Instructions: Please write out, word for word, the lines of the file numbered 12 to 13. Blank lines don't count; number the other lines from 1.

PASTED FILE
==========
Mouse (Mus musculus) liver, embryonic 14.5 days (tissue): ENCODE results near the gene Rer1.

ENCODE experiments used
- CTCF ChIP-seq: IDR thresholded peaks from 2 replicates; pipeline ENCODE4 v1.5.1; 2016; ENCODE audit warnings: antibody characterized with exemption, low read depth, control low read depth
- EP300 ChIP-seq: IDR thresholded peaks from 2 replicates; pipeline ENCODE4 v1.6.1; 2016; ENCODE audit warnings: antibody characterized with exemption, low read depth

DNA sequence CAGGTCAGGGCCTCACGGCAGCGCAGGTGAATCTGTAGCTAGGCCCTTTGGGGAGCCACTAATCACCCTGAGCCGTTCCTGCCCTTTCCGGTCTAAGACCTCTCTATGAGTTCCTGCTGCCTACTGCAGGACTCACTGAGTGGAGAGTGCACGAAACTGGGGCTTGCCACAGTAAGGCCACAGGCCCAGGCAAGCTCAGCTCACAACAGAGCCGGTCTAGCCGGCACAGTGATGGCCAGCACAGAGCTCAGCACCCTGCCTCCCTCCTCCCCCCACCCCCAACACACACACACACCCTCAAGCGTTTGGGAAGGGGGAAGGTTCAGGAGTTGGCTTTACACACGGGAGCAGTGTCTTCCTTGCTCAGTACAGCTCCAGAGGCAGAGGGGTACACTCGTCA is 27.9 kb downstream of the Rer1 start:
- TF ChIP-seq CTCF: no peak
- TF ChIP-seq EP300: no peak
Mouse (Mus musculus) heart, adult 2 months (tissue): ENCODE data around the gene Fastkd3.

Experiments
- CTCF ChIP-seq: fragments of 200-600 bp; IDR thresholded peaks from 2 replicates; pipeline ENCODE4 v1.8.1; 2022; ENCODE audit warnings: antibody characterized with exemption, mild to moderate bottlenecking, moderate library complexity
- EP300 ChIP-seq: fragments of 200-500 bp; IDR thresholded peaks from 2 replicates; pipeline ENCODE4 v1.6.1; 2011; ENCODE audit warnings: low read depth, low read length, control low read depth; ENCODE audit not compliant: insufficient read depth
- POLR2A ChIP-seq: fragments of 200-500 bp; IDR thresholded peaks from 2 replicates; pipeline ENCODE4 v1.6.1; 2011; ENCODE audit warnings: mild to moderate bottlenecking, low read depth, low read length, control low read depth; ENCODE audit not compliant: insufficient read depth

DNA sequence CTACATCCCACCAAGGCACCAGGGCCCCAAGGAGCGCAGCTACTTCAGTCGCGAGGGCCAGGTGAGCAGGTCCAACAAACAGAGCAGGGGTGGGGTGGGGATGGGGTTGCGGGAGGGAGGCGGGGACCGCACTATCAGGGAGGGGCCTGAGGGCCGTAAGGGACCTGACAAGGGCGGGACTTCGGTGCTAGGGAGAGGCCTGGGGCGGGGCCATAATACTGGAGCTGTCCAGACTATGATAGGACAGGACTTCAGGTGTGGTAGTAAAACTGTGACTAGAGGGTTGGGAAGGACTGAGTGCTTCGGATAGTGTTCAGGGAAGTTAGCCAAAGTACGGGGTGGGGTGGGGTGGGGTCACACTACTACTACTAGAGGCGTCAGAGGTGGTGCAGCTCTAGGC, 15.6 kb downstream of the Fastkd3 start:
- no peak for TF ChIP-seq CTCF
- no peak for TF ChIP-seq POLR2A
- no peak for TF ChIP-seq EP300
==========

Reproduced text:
- POLR2A ChIP-seq: fragments of 200-500 bp; IDR thresholded peaks from 2 replicates; pipeline ENCODE4 v1.6.1; 2011; ENCODE audit warnings: mild to moderate bottlenecking, low read depth, low read length, control low read depth; ENCODE audit not compliant: insufficient read depth

DNA sequence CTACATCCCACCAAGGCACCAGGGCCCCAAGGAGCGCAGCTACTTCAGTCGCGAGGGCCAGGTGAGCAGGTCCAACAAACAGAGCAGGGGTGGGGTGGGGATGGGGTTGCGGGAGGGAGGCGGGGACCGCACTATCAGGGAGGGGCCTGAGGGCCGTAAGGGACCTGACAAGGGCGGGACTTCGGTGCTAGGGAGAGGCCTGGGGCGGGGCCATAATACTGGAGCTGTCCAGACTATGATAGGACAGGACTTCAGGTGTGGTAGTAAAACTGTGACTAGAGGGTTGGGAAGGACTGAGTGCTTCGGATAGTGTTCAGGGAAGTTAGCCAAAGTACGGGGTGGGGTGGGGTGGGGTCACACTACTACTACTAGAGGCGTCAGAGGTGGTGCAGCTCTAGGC, 15.6 kb downstream of the Fastkd3 start: